Republican race shifts to Obama`s home state
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Last Updated: Monday, March 19, 2012, 00:17
Chicago: Republican White House hopefuls set their sights on Sunday on President Barack Obama's home state of Illinois, as well as Missouri and the territory of Puerto Rico, key steps in their pitched battle to be the party's standard-bearer.

Polls showed former senator Rick Santorum within striking range of front runner Mitt Romney, who has a commanding lead in the all-important delegates count but has been weakened by his failure to clinch the nomination early in the contest.

The fierce GOP campaign was being waged as Obama flew home to Chicago yesterday for a fundraiser as his Democratic Party, sensing a tight election, is upping its effort to fill out its re-election campaign warchest.

Some Missouri counties were holding Republican caucuses today to elect convention delegates, and while Santorum won what was largely a beauty contest there last month, rival Romney tweeted a request for support, saying Missouri voters "have a chance to take a step toward changing the direction of our country."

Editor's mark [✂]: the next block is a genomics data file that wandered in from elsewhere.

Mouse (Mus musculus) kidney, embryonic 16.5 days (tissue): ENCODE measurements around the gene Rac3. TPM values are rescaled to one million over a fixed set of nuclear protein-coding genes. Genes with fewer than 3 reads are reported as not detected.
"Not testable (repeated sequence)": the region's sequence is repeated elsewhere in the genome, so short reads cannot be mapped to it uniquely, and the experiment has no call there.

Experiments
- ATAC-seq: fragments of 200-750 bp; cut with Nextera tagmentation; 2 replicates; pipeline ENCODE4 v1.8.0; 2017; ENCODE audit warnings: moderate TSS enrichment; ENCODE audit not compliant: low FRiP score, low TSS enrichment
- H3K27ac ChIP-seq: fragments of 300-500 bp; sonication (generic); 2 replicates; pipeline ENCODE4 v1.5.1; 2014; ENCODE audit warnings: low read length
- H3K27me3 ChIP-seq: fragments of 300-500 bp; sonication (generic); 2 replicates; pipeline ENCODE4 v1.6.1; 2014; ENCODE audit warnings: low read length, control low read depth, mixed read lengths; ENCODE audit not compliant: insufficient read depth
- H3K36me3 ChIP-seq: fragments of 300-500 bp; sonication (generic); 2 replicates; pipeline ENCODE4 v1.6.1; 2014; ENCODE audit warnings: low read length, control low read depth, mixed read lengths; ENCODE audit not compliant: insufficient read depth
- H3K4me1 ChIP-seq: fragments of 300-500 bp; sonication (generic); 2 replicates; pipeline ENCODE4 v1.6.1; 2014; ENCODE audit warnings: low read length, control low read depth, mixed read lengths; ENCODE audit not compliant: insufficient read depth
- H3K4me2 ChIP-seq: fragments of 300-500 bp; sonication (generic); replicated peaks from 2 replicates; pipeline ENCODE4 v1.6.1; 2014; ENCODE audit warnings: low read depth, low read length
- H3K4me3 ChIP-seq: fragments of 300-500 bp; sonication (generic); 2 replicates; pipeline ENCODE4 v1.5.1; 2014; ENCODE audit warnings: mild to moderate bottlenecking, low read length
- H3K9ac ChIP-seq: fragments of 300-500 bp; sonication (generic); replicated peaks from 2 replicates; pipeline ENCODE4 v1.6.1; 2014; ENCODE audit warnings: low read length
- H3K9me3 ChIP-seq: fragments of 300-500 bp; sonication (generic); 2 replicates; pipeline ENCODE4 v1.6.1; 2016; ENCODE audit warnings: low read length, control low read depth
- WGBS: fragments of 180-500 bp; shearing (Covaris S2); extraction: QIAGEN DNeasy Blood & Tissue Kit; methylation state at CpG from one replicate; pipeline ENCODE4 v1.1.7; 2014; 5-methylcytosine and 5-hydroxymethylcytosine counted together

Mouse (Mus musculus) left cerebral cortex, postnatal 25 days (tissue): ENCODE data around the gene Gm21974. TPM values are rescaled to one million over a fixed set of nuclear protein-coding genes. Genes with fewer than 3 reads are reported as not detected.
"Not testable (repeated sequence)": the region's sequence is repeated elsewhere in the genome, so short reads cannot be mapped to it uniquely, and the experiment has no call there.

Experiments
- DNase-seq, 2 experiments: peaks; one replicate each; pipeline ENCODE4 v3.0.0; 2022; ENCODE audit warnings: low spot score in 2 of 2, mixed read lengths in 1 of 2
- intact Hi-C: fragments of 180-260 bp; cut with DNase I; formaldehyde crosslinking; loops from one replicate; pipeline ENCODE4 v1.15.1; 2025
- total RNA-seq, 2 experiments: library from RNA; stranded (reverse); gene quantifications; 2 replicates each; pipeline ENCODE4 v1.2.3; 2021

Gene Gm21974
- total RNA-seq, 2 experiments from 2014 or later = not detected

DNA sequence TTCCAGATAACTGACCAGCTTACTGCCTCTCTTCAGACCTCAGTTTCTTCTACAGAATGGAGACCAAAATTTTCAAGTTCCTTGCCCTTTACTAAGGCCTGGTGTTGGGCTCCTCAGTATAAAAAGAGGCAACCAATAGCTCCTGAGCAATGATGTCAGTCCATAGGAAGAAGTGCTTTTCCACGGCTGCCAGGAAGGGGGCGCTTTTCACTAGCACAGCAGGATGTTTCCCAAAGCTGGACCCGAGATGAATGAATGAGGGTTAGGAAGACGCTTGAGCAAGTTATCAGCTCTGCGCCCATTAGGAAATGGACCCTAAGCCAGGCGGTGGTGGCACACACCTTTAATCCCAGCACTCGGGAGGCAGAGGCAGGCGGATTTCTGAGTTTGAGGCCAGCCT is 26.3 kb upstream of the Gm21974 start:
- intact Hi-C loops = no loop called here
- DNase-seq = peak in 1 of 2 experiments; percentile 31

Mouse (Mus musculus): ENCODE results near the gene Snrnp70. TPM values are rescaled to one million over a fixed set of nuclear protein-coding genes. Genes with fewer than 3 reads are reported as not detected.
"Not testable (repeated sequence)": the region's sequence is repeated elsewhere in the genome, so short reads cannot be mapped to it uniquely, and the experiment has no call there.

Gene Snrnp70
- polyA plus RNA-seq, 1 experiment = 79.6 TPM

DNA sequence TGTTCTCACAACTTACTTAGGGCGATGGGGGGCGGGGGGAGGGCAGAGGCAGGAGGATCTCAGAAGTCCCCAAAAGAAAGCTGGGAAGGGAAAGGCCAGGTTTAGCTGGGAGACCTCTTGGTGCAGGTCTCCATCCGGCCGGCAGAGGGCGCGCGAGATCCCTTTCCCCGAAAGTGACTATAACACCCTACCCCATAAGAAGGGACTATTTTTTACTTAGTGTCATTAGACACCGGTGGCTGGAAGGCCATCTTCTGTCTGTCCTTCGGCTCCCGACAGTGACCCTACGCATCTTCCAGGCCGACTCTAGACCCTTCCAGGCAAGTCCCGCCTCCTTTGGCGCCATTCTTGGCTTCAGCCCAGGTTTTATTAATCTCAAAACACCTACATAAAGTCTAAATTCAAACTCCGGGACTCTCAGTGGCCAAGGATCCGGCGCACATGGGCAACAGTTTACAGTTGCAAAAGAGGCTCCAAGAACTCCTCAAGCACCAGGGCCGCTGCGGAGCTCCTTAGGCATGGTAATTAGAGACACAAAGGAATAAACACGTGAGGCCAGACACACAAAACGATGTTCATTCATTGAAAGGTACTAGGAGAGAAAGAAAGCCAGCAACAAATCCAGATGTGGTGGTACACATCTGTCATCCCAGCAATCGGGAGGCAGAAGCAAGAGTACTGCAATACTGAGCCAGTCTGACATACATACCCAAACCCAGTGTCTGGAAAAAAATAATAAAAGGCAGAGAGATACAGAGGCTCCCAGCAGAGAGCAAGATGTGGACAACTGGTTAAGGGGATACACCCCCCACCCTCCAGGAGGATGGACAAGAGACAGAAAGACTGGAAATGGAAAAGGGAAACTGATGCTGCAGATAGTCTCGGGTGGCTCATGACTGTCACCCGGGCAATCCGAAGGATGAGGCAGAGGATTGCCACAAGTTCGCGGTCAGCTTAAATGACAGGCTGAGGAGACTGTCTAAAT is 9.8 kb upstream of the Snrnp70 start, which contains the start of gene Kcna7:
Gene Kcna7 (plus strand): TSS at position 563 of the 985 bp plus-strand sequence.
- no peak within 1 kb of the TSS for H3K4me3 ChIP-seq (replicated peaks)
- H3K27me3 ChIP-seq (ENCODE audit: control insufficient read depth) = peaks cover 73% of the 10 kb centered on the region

The outcome of the caucuses will not be immediately clear because under local party rules, the delegates were not bound to support specific candidates until later in the process. In Illinois, which votes Tuesday, Santorum took direct aim at Obama in a speech to a suburban Chicago high school, where he drilled into the president's policies.

"You have a president of the United States who does not believe America was a great country until the government took money from you and redistributed it back to others," Santorum said.

"America is great because it was founded great." Santorum castigated Obama for believing it was the role of elites in government to "better organise society" and promoting a culture of dependence and entitlement rather than allowing people the freedom and opportunity to succeed or fail on their own terms.

Santorum, a devout Catholic and opponent of abortion and gay marriage, is seen as the most conservative Republican candidate vying to take on Obama in November, but his ability to win over centrist and independent voters is doubted.

A Santorum victory in Midwestern, industrialised Illinois could prove a far more significant upset than his recent wins in the Deep South states of Alabama and Mississippi, where evangelical voters carry more weight.

It would also give Santorum important momentum going into the primary in Louisiana on March 24 and contests in Wisconsin, Maryland and Washington DC on April 3. (AFP)


First Published: Monday, March 19, 2012, 00:17

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